The model that is presented here was designed to provide a tool with the help of which the experimental results can be better interpreted, and which allows for studying the hydraulic properties of a number of synthetically generated rock samples and fracture networks. In experimental studies, this would involve very large technical and financial efforts. The model considers a poroelastic rock matrix, that is, the interaction between the flow through and the deformation of the rock sample is taken into account, and the rock is described by means of a linear elastic material law. Besides this, flow along the fractures is considered, where the fractures are modeled as two-dimensional planes as the fracture apertures are typically very small in comparison the extent of the samples. The aperture is then a variable defined on the fracture planes and is a function of the deformation of the medium. This way, the influence of the deformation on the hydraulic properties of the fractures, and in turn on the hydraulic properties of the entire sample, is captured.
Credits: University of Stuttgart / Dennis Gläser
Magnetic resonance imaging (MRI) is an immensely important and versatile imaging technique used for medical imaging. The technique is based on the nuclear magnetic resonance of hydrogen atoms to radio frequency signals in strong magnetic fields. MRI avoids damaging radiation (e.g. X-rays) and is usually considered non-invasive. MRI of the brain is, for example, used in the diagnosis and therapy monitoring of brain tumors, in the analysis of neurodegenerative diseases such as Alzheimer’s or Parkinson’s disease, and diseases of the central nervous system, such as multiple sclerosis. In a variant of MRI called perfusion MRI, a contrast agent is injected into the blood stream and a sequence of MR images is taken to observe the fate of this contrast agent.
Why is it important that the brain is a porous medium?
Like most biological soft tissues, brain tissue consists of a mixture of cells, fibres, and fluid within the cells and the interstitial space (pore space). Cells are supplied by blood vessels with oxygen and nutrients. The blood vessels also consist of cells and blood is a mixture of fluid and various cells. This complex tissue architecture complicates the interpretation of the MRI images.
How can computer simulations help?
Computer models are the basis for the image post-processing done for perfusion MRI data. The model simulates both contrast agent perfusion and the resulting MRI signal and compares the result with the data. Hereby, certain properties of the brain tissue can be inferred. For example, the blood volume fraction can be estimated—an important biomarker for tumors, but equally important to assess the possible damage after a stroke. Simple simulations only take seconds and thus immediately provide important additional informations to medical doctors for decision making.
At the University of Stuttgart, researchers develop novel simulation techniques with the goal of extracting further information from MRI data. Using computer simulations, they try to better understand how contrast agent spreads in brain tissue and how different properties of the tissue influence MRT data.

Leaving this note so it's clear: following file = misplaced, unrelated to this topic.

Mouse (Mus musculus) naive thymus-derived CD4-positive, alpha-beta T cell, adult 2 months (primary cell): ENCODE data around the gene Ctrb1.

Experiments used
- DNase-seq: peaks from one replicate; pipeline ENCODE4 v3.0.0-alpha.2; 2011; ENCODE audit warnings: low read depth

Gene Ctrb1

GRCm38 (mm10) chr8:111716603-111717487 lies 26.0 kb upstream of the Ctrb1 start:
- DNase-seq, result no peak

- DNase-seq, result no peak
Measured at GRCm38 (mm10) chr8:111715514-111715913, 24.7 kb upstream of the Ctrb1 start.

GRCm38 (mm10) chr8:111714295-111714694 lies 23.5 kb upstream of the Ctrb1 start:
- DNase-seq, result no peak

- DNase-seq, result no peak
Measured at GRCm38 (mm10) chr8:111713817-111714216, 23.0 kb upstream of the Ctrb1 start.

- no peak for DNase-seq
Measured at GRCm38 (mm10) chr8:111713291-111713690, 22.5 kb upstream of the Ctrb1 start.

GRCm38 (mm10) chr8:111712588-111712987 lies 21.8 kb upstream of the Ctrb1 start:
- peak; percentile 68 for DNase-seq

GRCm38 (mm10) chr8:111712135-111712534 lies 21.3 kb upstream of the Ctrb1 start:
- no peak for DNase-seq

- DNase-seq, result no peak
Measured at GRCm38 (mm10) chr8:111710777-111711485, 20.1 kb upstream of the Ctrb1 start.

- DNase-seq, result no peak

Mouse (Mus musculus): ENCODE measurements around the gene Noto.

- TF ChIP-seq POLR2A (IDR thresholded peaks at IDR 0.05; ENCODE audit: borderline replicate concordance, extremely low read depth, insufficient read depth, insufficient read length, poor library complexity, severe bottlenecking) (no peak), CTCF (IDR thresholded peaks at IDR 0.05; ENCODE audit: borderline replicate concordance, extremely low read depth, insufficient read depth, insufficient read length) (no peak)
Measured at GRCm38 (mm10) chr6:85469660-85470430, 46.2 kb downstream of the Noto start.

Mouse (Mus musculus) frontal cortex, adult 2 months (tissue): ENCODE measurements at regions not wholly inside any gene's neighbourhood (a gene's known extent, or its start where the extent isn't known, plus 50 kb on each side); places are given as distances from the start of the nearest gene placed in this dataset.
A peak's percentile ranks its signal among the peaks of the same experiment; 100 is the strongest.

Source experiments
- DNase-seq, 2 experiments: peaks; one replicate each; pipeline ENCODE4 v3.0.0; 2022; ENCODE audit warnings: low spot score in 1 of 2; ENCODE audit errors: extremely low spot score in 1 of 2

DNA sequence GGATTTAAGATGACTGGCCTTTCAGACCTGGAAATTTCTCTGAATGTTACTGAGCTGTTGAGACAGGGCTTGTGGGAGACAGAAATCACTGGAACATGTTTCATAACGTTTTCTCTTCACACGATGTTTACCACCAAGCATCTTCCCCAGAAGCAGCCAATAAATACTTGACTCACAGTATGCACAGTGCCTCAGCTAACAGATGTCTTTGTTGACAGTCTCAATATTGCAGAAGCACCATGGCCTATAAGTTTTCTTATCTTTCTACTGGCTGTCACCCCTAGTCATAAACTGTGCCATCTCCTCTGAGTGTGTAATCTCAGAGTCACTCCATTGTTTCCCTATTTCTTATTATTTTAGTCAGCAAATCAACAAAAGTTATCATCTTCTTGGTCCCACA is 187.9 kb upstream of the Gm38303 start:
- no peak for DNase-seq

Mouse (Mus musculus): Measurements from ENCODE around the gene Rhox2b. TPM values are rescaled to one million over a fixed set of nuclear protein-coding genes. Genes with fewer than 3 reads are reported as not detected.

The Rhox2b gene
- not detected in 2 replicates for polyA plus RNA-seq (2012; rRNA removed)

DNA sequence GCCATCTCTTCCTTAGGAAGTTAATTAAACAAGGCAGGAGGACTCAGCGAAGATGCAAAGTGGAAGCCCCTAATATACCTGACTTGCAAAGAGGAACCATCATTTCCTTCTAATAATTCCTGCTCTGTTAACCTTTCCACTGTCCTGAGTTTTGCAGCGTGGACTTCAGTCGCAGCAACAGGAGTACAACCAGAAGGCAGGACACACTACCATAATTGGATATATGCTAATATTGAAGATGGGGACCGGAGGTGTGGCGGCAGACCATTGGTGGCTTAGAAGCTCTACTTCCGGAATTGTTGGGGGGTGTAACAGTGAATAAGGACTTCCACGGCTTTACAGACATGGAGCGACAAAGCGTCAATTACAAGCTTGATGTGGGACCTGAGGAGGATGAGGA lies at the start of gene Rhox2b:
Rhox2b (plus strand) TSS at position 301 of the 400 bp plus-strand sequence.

Credits: University of Stuttgart / Timo Koch
1: Root water uptake by young, growing root systems
This simulation shows the growing root systems of two young plants. The plants take up water from the soil in a plant pot. The soil eventually dries out.
Model: soil and root
Simulation: water transport and root growth
Roots are visualized by brown tube segments. Blue soil corresponds to high water content, brown soil means low water content.
2: Flow through rock with fractures
This simulation shows the pressure-induced flow of oil through a cylindrical rock sample, in which elliptical fractures are contained. The pressure changes caused by the injection lead to the dilation of the fractures.
Model: porous rock and fractures
Simulation: flow and deformation
The rock is depicted in gray, and the blue region shows until which point the oil has been transported through the sample. The arrows show the velocities of oil within the sample and the deformation of the sample is strongly exaggerated in this visualization.
3: Contrast agent perfusion in capillaries and embedding tissue
This simulation shows contrast agent transport in the smallest blood vessels (microcirculation). Blood is simplified as a fluid without particles. The cell content is accounted for by an increased flow resistance. The porous tissue surrounding the blood vessels is described by an average description. This means that individual pores between cells are not visible.
Model: brain tissue and capillaries
Simulation: blood flow and contrast agent transport
The capillary network is taken from a rat brain and represents all blood vessels contained in a 1mm by 1mm by 2mm tissue sample. The contrast agent is visualized as a black cloud. Contrast agent leakage is restricted to the middle of the domain. Leaked contrast agent has orange color.